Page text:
Ending Chinese R&D links would be much tougher than cutting Russian connections, report warns
Universities in the West should prepare for significant disruption if geopolitical events were to ever wither their R&D ties to China, a new report has warned, taking its cue from the Russian invasion of Ukraine and the Western response.
“While marginalising Russian science, as many governments in the West have done, will have little effect on global science, taking a similar approach to China, should the geopolitics dictate such a step, would have dramatic outcomes for global knowledge production,” the report warns.
The reason, the authors including former UK research and universities minister Jo Johnson explain, is that “while Russia’s science system is weak, deteriorating and increasingly marginalised, China is now the world’s biggest spender on R&D and, in stark contrast to just 20 years ago, is the first or second most frequent research partner with a wide range of countries”.
A “roughening” of geopolitics, which Johnson and colleagues say is exemplified by, but predates, the invasion of Ukraine, would “likely slow the cross-border collaboration of recent decades”. Therefore, the authors warn, universities should take steps such as diversifying their international partnerships for research and student intakes, “to avoid dependencies that can become vulnerabilities”.
China’s ‘exceptional growth’
According to the report, published on 6 July, China was among the top three most frequent research collaborators for eight of 38 countries in Europe and Asia in 2011. But in 2021, it was among the top three for 21 of the countries.
“The exceptional growth of China’s research base means that it is becoming a more frequent partner for many countries, especially in Asia and Australasia, and now increasingly in Europe,” said co-author Jonathan Adams, chief scientist at the Institute for Scientific Information at Clarivate Analytics.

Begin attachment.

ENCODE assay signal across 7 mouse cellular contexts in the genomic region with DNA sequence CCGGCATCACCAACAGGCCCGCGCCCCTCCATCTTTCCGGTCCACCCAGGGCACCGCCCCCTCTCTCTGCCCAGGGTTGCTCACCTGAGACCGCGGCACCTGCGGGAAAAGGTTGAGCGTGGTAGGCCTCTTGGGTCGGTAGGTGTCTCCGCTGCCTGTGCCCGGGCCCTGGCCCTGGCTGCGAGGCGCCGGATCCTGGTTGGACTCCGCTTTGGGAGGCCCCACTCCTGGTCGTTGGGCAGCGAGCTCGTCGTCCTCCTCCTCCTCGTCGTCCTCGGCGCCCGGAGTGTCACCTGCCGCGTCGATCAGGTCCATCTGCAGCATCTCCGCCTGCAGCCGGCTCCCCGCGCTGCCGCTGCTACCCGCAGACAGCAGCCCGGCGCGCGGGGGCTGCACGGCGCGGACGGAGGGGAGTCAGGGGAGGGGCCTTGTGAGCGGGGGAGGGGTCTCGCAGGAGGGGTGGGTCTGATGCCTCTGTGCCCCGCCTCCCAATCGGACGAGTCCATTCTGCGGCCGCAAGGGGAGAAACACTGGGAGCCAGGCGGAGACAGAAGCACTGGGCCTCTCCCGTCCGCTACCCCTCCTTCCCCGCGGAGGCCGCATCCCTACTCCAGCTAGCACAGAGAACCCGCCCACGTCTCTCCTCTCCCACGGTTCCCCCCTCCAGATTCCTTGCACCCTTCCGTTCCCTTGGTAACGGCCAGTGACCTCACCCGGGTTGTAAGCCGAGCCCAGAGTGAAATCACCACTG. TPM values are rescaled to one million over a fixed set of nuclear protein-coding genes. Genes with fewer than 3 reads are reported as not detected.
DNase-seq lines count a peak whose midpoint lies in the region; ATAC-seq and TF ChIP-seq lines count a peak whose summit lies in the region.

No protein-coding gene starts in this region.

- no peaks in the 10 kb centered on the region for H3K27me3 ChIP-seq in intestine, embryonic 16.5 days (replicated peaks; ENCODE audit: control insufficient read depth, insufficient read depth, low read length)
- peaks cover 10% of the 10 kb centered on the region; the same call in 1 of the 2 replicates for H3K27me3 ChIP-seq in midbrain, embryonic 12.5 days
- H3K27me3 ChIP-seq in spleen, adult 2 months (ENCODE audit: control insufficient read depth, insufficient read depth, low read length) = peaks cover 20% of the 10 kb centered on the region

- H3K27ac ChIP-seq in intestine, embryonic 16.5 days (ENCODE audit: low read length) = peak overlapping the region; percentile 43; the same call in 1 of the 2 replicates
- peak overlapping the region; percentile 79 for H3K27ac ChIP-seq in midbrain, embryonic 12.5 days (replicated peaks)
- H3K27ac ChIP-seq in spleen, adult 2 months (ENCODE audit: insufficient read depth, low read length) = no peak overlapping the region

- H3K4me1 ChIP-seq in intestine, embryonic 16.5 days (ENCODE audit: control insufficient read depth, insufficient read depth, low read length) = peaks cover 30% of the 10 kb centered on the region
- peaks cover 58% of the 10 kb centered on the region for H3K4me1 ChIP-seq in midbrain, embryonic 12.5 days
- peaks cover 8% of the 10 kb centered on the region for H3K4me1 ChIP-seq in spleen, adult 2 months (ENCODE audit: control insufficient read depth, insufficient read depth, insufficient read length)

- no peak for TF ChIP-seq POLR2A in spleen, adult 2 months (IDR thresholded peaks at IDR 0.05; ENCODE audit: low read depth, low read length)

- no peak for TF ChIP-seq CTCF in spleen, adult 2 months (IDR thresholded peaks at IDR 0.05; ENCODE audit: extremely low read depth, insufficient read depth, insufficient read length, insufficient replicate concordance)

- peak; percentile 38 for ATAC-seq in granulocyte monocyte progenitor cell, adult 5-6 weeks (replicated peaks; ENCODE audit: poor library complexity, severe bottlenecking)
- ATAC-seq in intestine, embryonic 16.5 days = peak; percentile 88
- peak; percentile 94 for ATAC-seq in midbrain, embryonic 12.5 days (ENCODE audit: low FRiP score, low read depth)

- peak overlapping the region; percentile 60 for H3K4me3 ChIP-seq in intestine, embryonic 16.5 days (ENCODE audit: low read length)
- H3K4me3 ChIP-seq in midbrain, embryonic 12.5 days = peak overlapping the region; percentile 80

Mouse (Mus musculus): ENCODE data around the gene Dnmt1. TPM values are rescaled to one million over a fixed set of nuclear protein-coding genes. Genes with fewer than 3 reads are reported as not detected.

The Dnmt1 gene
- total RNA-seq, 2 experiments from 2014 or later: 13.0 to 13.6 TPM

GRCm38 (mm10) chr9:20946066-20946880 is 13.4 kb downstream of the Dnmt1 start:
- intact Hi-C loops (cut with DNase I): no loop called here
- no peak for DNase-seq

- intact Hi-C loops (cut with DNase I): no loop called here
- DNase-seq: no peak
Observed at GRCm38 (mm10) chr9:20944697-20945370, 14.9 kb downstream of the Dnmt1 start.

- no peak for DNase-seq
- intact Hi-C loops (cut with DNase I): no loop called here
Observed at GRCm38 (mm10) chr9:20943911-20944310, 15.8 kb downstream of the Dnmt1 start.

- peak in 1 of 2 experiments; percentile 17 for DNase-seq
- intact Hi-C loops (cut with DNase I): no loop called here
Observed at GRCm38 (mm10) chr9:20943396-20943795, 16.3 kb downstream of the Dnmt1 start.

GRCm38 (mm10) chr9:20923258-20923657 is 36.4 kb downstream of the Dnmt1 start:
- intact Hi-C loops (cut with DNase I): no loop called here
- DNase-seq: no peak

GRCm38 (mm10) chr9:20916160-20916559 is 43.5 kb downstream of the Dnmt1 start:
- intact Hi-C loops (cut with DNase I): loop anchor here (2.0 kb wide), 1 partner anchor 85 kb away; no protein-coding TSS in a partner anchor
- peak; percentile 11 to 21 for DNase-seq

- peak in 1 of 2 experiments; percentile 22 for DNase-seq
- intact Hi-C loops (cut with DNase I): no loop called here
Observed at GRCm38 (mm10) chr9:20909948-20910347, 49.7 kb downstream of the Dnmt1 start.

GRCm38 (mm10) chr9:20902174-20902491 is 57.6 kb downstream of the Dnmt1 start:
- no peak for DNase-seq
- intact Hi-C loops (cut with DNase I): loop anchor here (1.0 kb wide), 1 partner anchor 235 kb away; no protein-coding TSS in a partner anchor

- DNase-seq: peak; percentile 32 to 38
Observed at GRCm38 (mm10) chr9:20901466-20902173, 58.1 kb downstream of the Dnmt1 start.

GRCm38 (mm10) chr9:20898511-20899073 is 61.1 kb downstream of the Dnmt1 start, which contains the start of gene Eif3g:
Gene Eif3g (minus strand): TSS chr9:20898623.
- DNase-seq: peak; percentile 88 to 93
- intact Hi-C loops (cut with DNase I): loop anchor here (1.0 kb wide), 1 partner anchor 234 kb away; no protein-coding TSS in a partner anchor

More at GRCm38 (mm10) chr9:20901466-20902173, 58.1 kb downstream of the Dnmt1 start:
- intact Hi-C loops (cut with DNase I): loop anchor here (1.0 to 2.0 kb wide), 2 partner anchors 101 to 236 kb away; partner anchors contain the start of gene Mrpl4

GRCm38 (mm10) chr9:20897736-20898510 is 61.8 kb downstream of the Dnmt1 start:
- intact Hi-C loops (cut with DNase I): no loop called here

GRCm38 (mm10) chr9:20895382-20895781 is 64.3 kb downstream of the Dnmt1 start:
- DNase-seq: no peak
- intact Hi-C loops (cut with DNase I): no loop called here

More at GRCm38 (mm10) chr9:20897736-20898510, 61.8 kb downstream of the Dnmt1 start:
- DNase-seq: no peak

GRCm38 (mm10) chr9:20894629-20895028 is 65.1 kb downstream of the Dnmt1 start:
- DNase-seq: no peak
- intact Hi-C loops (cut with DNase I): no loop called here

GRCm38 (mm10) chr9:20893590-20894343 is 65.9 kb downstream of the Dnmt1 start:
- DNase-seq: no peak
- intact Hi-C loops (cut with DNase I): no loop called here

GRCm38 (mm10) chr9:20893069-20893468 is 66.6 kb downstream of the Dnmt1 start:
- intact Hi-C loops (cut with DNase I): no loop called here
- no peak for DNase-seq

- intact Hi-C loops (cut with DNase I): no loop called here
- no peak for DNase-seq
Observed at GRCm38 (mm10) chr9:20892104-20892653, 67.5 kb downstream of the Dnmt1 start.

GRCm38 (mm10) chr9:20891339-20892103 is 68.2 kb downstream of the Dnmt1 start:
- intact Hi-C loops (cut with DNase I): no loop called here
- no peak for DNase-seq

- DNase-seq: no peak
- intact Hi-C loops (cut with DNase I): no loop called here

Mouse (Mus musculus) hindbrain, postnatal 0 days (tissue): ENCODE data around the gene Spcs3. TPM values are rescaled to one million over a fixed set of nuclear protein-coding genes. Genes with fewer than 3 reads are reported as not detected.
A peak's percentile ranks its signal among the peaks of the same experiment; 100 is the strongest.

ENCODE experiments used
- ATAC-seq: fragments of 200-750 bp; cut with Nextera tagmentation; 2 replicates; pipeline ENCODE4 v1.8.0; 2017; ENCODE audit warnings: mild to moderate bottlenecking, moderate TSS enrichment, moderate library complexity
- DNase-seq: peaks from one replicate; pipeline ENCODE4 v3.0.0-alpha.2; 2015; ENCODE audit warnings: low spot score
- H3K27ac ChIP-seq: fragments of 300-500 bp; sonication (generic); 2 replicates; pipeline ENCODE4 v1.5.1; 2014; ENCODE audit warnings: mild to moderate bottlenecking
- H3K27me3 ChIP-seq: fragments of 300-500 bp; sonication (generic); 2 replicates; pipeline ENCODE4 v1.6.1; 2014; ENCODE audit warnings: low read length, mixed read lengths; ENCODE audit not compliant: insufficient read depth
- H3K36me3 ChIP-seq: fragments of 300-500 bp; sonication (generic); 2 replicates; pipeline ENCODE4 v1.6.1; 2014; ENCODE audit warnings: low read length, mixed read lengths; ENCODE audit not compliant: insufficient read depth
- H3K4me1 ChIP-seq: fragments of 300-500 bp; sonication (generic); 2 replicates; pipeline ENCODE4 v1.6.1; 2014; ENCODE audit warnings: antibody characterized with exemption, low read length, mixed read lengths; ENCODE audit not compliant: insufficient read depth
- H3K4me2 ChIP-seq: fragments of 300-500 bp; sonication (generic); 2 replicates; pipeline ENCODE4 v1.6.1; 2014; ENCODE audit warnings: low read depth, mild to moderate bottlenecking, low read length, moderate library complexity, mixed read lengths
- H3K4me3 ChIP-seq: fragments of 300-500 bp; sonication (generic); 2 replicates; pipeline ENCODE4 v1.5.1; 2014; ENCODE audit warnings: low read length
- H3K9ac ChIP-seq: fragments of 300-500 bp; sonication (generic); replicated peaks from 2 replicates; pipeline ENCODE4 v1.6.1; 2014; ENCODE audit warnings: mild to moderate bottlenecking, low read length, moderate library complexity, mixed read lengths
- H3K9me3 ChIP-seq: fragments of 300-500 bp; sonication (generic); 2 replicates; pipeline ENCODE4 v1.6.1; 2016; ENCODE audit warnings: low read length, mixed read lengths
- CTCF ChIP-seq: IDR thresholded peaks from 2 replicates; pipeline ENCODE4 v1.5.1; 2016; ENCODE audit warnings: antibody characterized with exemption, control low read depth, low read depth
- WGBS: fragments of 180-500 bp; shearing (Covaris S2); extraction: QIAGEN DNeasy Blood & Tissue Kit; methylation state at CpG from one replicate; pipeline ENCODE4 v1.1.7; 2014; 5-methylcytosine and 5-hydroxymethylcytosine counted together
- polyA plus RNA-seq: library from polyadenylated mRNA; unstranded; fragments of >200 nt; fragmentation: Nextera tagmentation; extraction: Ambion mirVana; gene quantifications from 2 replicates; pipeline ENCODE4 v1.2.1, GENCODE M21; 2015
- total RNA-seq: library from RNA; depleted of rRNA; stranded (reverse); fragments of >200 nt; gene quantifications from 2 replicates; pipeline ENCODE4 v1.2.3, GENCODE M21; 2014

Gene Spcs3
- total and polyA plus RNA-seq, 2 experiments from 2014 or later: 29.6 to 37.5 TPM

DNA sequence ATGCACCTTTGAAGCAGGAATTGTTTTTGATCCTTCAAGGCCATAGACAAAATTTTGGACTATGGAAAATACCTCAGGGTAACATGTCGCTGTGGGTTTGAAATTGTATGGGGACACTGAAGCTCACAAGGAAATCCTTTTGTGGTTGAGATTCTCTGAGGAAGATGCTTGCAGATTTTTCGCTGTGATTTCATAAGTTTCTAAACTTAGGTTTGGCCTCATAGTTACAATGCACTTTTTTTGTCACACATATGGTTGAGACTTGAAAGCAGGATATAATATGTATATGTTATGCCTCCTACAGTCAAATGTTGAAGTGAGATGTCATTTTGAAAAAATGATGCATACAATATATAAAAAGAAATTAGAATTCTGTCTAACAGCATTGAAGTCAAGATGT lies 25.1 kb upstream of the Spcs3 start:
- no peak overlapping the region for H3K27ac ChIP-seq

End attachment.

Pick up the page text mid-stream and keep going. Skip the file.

(Research Professional News is an editorially independent part of Ex Libris, which is owned by Clarivate.)
Some parts of the analysis came as a surprise to university groups, who welcomed some of its recommendations.
“Diversity in academic partners for both international students and research has decreased more than I would expect,” said Mattias Björnmalm, deputy secretary-general of the Cesaer group of European universities, who added that he thought the report provided good guidance for making decisions.
Dependence on international students
Other commentators disagreed with parts of the analysis. Kieron Flanagan, a science and technology policy researcher at the University of Manchester in the UK, said it neglected that the UK higher education sector is overdependent on income from international students.
“The point about diversifying teaching income away from China misses the point that the problem is not that UK higher education is far too dependent on Chinese students, but rather that the UK research base is far too dependent on cross-subsidy from international teaching income,” he explained.
Meanwhile, Jan Palmowski, secretary-general of the Guild of European Research-Intensive Universities, agreed with another report recommendation that “What we do at home matters”, in terms of strengthening domestic research.
“The growth of China in R&D spending must trigger a European response because policymakers cannot lament the growing influence of Chinese science without providing adequate funding for Europe’s science systems to grow in equal measure,” he said.